Bronx Teen Murder: 13th Suspect Arrested in 'Junior' Guzman-Feliz Stabbing

New York police have arrested a 13th suspect in connection with the stabbing of a teenager in the Bronx.

Ronald Urena, 29, was arrested on Sunday and charged with murder, manslaughter, gang assault, conspiracy and criminal possession of a weapon in connection to the deadly machete stabbing of 15-year-old Lesandro "Junior" Guzman-Feliz on June 20, according to a statement from the NYPD sent to Newsweek.

Urena told reporters in Spanish that he was innocent and that he wanted his sister to take care of his daughter, the New York Daily News reported.

Guzman-Feliz, who was 15 years old, was stabbed in June in what police thought was a case of mistaken identity. Investigators believed the suspects were tied to the Trinitarios gang. The gang had also been accused of an attack on a 14-year-old on the Bronx River Parkway in New York in June.

Lesandro "Junior" Guzman-Feliz, 15, was stabbed to death outside a Bronx bodega in June. A 13th suspect connected to the teen's death was arrested on Sunday. NEW YORK POLICE DEPARTMENT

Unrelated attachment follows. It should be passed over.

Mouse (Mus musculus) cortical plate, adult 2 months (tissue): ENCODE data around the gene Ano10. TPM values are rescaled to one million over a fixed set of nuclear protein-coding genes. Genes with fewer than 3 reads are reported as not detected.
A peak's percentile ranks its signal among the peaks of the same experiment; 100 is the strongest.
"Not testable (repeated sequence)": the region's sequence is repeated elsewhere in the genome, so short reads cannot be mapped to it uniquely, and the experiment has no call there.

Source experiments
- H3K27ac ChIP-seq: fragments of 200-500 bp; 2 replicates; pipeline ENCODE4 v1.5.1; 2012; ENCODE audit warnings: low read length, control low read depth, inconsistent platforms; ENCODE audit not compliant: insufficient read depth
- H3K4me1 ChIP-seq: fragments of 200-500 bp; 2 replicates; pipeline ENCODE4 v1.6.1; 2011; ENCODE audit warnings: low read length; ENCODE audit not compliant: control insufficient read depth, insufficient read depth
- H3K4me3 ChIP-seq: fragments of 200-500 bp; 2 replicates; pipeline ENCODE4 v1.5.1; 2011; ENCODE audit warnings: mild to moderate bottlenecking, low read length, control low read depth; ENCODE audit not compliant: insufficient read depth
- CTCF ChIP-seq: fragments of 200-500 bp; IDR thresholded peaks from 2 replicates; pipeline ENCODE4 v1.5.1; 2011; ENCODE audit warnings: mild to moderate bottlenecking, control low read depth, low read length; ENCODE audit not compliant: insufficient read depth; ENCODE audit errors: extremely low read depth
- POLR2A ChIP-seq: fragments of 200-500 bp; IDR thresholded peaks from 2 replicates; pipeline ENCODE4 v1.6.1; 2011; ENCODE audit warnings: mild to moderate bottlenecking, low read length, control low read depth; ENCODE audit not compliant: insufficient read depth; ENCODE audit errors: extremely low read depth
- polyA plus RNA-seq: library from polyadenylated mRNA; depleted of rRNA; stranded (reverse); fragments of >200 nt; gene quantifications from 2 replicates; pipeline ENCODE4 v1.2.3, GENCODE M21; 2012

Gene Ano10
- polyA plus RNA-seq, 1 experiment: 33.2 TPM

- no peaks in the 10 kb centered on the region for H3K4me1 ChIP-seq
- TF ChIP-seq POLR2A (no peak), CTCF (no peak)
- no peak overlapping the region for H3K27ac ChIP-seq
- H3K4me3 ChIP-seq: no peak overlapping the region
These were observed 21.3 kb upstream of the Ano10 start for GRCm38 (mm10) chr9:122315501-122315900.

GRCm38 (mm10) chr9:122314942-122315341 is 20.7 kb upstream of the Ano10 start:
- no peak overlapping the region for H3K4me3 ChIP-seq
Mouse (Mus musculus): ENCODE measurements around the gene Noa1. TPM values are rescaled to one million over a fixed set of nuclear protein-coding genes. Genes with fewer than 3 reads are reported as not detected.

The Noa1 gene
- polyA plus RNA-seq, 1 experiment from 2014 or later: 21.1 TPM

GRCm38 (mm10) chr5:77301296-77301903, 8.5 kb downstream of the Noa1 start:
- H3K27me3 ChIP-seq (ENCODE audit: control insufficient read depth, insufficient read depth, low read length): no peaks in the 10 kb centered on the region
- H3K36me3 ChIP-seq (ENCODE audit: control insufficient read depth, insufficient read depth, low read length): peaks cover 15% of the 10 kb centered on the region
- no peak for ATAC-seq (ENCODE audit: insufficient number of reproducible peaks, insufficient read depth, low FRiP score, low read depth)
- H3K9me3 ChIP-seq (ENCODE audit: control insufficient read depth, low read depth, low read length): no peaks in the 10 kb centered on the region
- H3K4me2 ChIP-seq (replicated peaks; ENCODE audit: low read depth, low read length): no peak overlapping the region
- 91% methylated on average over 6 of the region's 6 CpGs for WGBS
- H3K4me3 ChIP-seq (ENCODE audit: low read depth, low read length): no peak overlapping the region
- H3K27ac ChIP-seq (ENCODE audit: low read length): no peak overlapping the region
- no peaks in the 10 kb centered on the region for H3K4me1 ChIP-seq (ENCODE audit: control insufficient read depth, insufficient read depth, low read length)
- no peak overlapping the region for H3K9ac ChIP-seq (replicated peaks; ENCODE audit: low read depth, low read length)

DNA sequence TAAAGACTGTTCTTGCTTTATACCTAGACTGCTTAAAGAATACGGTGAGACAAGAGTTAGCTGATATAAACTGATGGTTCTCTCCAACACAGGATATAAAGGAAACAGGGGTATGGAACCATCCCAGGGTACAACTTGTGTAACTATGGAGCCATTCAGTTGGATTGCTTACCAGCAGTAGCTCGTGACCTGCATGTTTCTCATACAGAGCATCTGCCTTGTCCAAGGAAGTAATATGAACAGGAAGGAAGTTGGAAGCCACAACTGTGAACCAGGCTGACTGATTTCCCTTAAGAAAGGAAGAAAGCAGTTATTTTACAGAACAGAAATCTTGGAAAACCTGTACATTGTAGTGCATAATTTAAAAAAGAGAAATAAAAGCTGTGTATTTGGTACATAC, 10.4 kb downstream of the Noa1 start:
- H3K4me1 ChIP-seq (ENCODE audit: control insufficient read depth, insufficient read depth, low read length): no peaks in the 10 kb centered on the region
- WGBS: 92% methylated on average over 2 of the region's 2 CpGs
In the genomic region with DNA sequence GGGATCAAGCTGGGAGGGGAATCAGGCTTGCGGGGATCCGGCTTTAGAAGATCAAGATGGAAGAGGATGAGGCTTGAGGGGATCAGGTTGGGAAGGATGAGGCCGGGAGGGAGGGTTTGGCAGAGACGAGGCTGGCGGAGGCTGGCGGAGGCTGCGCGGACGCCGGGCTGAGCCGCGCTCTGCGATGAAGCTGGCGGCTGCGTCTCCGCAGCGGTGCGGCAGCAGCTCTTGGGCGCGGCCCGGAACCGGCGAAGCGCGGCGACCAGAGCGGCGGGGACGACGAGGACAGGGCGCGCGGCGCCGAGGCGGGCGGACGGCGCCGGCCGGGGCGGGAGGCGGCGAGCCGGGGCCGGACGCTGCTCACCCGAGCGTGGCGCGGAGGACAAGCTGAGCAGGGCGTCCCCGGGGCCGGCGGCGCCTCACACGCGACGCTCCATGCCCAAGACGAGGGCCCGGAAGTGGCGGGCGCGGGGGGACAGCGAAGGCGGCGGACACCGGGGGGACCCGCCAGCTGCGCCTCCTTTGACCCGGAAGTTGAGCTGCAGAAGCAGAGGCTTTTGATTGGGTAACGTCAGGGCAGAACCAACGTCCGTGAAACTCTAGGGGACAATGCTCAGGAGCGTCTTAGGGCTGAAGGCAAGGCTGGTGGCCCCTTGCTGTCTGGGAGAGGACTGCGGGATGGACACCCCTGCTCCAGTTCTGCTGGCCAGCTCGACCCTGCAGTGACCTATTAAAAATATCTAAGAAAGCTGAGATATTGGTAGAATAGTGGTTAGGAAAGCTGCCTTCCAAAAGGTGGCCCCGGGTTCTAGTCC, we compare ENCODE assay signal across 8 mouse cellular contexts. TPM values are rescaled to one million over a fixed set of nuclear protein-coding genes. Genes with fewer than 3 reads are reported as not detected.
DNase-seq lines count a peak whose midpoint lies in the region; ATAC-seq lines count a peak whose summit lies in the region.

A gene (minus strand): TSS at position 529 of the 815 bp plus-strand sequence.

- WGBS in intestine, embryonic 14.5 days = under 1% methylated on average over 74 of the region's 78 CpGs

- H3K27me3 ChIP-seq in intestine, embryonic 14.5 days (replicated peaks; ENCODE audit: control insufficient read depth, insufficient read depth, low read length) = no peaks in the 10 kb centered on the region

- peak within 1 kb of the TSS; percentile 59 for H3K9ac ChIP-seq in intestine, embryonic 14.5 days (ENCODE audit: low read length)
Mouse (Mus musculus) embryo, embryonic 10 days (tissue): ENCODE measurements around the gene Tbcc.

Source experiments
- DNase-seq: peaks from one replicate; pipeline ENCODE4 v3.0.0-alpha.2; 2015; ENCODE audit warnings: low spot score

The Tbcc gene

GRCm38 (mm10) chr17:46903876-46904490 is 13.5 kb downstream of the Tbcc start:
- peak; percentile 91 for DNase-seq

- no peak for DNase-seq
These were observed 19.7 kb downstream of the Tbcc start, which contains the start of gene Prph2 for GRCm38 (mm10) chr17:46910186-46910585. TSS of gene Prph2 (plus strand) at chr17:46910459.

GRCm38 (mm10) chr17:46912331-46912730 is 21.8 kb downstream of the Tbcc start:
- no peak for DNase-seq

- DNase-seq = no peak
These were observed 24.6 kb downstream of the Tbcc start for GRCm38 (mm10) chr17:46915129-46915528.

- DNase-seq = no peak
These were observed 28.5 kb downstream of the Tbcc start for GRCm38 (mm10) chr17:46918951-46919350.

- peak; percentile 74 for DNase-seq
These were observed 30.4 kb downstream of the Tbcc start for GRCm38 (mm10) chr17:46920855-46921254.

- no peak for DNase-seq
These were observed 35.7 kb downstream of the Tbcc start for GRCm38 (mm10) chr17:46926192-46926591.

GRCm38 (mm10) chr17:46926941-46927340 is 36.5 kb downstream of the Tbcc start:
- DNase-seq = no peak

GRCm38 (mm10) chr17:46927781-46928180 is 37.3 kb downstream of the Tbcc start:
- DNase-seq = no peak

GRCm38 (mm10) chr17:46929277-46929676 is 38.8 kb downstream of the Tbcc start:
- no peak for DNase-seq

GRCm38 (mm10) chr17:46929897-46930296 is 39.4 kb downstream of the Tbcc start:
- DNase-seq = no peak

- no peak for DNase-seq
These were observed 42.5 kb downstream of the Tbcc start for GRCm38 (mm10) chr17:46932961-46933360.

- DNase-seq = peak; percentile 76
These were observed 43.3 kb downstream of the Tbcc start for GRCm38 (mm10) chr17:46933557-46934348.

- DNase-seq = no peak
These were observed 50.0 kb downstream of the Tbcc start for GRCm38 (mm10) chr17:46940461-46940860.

A 12th suspect was arrested in July. Luis A. Cabrarasantos, 25, was pulled over by Connecticut state troopers on July 9, when authorities realized he was wanted in connection to the teen's murder.

Jose Muniz, 21; Jose Tavarez, 21; Kevin J Alvarez, 19; Elvin Garcia, 23; Danel Fernandez 21; Joniki Martinez, 24; Manuel Rivera, 18; Diego Suero, 29; Gabriel Ramirez Concepcion, 26; Santiago Rodriguez, 24; and Danilo Payamps Pacheco, 21, were all charged with multiple offenses related to Guzman-Feliz's death.

Junior dreamed of becoming a police officer and had signed up for the NYPD Explorers program. In an opinion article written by New York Police Commissioner James P. O'Neill in the New York Daily News, he wrote that the teen's death had sparked "outrage" throughout the city and the nation. The police commissioner said losing Junior was like "losing a family member" at the NYPD.

"We have a family feeling in the department, and Lesandro's murder is like losing a family member that we didn't even know we had," O'Neill wrote.

The New York City Police Foundation set up a scholarship in Lesandro's name in June. The award will grant two NYPD high school graduates who wish to continue careers in law enforcement a $5,000 tuition reimbursement.

"The murder of Junior has sent shock waves of sadness across our city," Mayor Bill de Blasio said. "Junior's life was taken too soon, but it will not be in vain. This scholarship will help more young New Yorkers learn about law enforcement and public service, and ensure that Junior's legacy will never be forgotten."